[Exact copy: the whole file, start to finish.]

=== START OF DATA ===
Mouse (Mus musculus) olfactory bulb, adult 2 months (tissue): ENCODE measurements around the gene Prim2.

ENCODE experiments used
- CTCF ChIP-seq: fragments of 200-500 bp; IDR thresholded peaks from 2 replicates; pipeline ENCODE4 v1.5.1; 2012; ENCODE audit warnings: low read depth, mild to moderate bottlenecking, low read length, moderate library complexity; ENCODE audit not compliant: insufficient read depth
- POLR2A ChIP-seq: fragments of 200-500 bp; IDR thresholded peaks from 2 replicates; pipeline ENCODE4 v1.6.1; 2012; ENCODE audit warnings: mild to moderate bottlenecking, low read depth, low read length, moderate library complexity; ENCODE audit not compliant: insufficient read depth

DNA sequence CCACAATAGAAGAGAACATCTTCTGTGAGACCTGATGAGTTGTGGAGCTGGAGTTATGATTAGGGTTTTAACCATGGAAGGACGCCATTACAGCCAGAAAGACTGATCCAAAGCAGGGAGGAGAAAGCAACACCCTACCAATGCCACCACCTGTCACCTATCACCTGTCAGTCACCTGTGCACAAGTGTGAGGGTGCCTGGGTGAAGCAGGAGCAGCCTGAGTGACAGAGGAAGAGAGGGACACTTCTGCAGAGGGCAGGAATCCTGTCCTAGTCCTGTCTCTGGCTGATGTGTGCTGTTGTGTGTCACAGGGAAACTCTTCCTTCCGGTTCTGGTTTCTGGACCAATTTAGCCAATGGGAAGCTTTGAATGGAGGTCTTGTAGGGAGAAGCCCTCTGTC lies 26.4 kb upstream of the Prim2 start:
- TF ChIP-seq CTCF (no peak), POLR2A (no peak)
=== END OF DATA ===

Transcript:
Mouse (Mus musculus) olfactory bulb, adult 2 months (tissue): ENCODE measurements around the gene Prim2.

ENCODE experiments used
- CTCF ChIP-seq: fragments of 200-500 bp; IDR thresholded peaks from 2 replicates; pipeline ENCODE4 v1.5.1; 2012; ENCODE audit warnings: low read depth, mild to moderate bottlenecking, low read length, moderate library complexity; ENCODE audit not compliant: insufficient read depth
- POLR2A ChIP-seq: fragments of 200-500 bp; IDR thresholded peaks from 2 replicates; pipeline ENCODE4 v1.6.1; 2012; ENCODE audit warnings: mild to moderate bottlenecking, low read depth, low read length, moderate library complexity; ENCODE audit not compliant: insufficient read depth

DNA sequence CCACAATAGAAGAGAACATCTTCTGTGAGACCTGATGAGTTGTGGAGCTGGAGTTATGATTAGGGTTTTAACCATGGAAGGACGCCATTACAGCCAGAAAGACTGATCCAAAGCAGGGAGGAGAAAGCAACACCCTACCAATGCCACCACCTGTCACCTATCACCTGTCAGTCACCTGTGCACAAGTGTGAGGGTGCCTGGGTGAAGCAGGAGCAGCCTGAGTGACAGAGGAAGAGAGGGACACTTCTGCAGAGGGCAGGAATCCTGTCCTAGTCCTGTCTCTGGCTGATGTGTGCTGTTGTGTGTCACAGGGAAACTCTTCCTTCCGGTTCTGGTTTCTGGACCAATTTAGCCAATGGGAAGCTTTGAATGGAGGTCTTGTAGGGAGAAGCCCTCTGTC lies 26.4 kb upstream of the Prim2 start:
- TF ChIP-seq CTCF (no peak), POLR2A (no peak)